Although usinh the E-100 is generally intuitive, if you're not used to using a tablet PC then you'll probably take a little while to get the hang of actions like the right-click and using the virtual keyboard. The keys are all soft rubber and well spaced, meaning grip and using them with gloves on shouldn't be a problem.
Most of the keys have a second function, activated by the 'Fn' button. The '1' key toggles the touchscreen on and off; '2' performs a right-click; '4' cycles the screen brightness between manual, full and automatic; '7' rotates the display; '8' toggles the keypad backlight; '0' doubles as the Esc key; Del performs a 'Ctrl-Alt-Del'; and the navpad adjusts screen brightness and volume.
Almost all ports have their own protective hinged rubber plugs
Another word of warning here: the icons that show each key's alternative function are incredibly small, so you'll probably want to spend some time learning where they are by heart rather than squinting at the keys every time you want to do something.
It's a small gripe, but we can't help but think the addition of a 'Windows' key wouldn't have gone amiss too, thereby allowing users to navigate through the Start menu without having to use the touchscreen.
There is a Menu key, which brings up a list of the basic activities, including launching one of five pre-set applications. These default to Internet Explorer, Outlook, touchscreen calibration, Bluetooth setup and the virtual keyboard, but can configured to run any program.
Running a burn-in test with the Wi-Fi on and the screen brightness on automatic (indoor conditions) we got 2 hours, 53 minutes of life out of the battery. In general use you can typically expect around four hours of use, but this can drop if the screen brightness is cranked up to the maximum. The battery is replaceable, but the cover is screwed in to place in order to remain tightly sealed.
Because the screen resolution won't hit 1024 x 768, we couldn't get a video score on PCMark05. But an averaging the scores from three runs we got the following results:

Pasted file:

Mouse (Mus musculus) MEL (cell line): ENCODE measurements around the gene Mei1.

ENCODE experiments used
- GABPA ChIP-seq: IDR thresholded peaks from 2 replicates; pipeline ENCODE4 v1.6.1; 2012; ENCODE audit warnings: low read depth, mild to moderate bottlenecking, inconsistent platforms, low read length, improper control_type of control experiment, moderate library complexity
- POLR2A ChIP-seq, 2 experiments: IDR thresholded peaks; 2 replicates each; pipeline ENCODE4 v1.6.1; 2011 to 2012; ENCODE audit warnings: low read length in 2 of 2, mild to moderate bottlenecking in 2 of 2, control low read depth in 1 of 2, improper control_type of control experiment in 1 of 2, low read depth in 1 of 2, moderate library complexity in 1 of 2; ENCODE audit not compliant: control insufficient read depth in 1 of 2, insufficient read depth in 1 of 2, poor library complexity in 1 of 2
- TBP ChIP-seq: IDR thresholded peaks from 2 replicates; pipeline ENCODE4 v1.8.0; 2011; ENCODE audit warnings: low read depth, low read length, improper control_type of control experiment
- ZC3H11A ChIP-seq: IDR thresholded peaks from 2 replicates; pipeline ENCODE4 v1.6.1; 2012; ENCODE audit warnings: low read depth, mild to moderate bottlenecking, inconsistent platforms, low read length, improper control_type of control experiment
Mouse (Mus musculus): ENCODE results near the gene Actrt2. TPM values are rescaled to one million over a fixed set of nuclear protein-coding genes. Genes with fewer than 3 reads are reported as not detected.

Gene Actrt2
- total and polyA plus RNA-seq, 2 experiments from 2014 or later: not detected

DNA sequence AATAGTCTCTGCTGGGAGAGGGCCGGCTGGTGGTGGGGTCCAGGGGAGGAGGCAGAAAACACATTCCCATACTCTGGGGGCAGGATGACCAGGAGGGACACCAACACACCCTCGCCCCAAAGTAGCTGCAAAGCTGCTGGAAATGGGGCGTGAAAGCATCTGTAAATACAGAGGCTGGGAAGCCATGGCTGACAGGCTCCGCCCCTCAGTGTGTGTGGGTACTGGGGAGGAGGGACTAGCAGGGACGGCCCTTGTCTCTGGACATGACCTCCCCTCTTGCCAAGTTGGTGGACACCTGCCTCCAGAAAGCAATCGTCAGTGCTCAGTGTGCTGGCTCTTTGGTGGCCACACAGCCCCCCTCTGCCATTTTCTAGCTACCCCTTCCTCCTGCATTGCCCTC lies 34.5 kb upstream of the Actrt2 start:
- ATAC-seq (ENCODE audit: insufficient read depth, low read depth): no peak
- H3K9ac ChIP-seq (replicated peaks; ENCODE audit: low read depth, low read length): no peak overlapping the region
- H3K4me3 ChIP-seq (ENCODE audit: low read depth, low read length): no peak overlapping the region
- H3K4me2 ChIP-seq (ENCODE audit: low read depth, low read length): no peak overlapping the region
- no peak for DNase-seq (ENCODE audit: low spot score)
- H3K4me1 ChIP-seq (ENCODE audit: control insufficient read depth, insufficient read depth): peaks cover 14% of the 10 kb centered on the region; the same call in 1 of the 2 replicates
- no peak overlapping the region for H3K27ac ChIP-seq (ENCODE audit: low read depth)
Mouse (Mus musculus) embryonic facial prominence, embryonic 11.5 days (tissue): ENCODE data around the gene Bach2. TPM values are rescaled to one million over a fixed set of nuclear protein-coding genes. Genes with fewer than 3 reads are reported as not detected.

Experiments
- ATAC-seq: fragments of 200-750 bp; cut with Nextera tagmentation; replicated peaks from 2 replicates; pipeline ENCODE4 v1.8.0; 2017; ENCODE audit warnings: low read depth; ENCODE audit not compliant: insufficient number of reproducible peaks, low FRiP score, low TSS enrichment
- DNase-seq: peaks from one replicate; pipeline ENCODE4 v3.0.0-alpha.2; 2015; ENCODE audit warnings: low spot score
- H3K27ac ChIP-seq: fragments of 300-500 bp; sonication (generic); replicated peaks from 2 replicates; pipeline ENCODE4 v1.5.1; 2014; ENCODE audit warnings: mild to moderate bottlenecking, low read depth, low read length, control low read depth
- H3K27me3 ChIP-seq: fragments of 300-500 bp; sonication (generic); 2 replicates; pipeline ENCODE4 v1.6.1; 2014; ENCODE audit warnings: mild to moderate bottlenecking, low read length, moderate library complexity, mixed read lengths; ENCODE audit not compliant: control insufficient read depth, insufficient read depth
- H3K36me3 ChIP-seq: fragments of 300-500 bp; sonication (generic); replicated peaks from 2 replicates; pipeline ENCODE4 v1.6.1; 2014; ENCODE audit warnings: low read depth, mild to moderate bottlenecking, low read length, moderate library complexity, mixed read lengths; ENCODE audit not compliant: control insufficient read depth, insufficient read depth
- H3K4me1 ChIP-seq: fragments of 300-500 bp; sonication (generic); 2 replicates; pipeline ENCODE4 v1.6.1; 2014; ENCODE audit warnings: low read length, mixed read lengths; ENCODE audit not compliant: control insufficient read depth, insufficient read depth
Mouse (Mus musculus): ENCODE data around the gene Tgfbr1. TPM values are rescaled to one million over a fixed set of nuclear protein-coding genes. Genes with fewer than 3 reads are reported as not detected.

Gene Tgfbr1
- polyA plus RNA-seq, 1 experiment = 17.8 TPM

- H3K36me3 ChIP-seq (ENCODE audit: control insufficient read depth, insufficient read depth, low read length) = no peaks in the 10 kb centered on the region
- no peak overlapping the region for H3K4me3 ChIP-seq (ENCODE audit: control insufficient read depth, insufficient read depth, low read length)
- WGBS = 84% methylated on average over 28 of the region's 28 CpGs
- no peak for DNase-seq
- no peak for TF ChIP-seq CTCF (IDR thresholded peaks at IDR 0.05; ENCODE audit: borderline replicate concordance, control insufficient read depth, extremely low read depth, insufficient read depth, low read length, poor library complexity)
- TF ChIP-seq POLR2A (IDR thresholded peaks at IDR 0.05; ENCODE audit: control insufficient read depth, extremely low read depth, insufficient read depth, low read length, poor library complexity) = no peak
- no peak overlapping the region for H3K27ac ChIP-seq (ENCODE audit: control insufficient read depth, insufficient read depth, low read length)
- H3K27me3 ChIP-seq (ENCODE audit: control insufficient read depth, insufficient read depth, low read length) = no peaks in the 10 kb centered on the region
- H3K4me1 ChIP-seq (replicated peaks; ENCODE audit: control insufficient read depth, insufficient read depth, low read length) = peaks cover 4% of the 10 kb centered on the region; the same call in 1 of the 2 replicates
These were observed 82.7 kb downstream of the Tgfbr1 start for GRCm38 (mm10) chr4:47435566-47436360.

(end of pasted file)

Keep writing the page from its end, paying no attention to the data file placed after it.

Longer bars are better
While we weren't expecting miracles from the integrated graphics engine, we were expecting a little more than a paltry score of 72 in 3DMark06. This implies that any kind of rendering program is going to have a tough time on the E100.
All this durability and power doesn't come cheap. According to Getac the E100 starts at around £1500. By today's notebook standards, that's pretty pricey, but if you have need for a device like this, you'll probably be willing to pay for the protection its rugged build offers.
The Getac E100 is a solid piece of kit yet is light enough to carry around in the crook of your arm for a few hours without requiring Olympian strength. It can run most of today's applications without stressing too much, but it's no powerhouse. The screen is amazing for use outdoors and the plethora of connectivity options keep it online almost anywhere.
If you're just looking for a laptop that'll survive being tossed around, you might consider one of GETAC’s rugged notebooks or a Panasonic Toughbook for example. But if you're in the market for a device you can use on site, which can withstand some pretty big bumps and knocks, and will happily boot up in the Antarctic, Amazon or Sahara, then it's certainly worth exploring what the Getac has to offer.